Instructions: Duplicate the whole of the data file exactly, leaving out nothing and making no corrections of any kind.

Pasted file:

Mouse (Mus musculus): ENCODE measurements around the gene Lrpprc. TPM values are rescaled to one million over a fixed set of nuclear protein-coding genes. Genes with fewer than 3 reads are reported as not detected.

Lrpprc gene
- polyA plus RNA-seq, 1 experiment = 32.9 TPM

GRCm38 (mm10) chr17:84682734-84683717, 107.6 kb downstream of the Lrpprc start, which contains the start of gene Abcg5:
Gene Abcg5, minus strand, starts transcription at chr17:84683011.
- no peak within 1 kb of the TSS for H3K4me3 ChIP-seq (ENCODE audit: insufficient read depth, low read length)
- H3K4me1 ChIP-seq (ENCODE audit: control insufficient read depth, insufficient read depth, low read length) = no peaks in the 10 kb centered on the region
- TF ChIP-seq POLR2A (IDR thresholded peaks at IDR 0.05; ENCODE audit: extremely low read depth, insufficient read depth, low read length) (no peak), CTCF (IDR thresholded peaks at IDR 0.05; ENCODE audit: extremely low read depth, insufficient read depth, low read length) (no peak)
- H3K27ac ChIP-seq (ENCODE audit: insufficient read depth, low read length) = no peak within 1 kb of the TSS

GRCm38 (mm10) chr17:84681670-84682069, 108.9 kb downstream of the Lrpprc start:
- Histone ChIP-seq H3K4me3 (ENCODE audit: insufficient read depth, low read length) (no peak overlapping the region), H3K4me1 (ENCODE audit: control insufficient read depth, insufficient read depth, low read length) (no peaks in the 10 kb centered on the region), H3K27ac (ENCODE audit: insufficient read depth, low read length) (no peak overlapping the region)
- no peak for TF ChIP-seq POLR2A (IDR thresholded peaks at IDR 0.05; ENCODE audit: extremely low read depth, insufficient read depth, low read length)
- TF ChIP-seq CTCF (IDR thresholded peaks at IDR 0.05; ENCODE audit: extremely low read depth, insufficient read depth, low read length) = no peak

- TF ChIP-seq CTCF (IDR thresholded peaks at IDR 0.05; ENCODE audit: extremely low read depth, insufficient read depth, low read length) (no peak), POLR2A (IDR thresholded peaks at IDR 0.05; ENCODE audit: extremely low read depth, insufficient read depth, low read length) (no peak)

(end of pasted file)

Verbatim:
Mouse (Mus musculus): ENCODE measurements around the gene Lrpprc. TPM values are rescaled to one million over a fixed set of nuclear protein-coding genes. Genes with fewer than 3 reads are reported as not detected.

Lrpprc gene
- polyA plus RNA-seq, 1 experiment = 32.9 TPM

GRCm38 (mm10) chr17:84682734-84683717, 107.6 kb downstream of the Lrpprc start, which contains the start of gene Abcg5:
Gene Abcg5, minus strand, starts transcription at chr17:84683011.
- no peak within 1 kb of the TSS for H3K4me3 ChIP-seq (ENCODE audit: insufficient read depth, low read length)
- H3K4me1 ChIP-seq (ENCODE audit: control insufficient read depth, insufficient read depth, low read length) = no peaks in the 10 kb centered on the region
- TF ChIP-seq POLR2A (IDR thresholded peaks at IDR 0.05; ENCODE audit: extremely low read depth, insufficient read depth, low read length) (no peak), CTCF (IDR thresholded peaks at IDR 0.05; ENCODE audit: extremely low read depth, insufficient read depth, low read length) (no peak)
- H3K27ac ChIP-seq (ENCODE audit: insufficient read depth, low read length) = no peak within 1 kb of the TSS

GRCm38 (mm10) chr17:84681670-84682069, 108.9 kb downstream of the Lrpprc start:
- Histone ChIP-seq H3K4me3 (ENCODE audit: insufficient read depth, low read length) (no peak overlapping the region), H3K4me1 (ENCODE audit: control insufficient read depth, insufficient read depth, low read length) (no peaks in the 10 kb centered on the region), H3K27ac (ENCODE audit: insufficient read depth, low read length) (no peak overlapping the region)
- no peak for TF ChIP-seq POLR2A (IDR thresholded peaks at IDR 0.05; ENCODE audit: extremely low read depth, insufficient read depth, low read length)
- TF ChIP-seq CTCF (IDR thresholded peaks at IDR 0.05; ENCODE audit: extremely low read depth, insufficient read depth, low read length) = no peak

- TF ChIP-seq CTCF (IDR thresholded peaks at IDR 0.05; ENCODE audit: extremely low read depth, insufficient read depth, low read length) (no peak), POLR2A (IDR thresholded peaks at IDR 0.05; ENCODE audit: extremely low read depth, insufficient read depth, low read length) (no peak)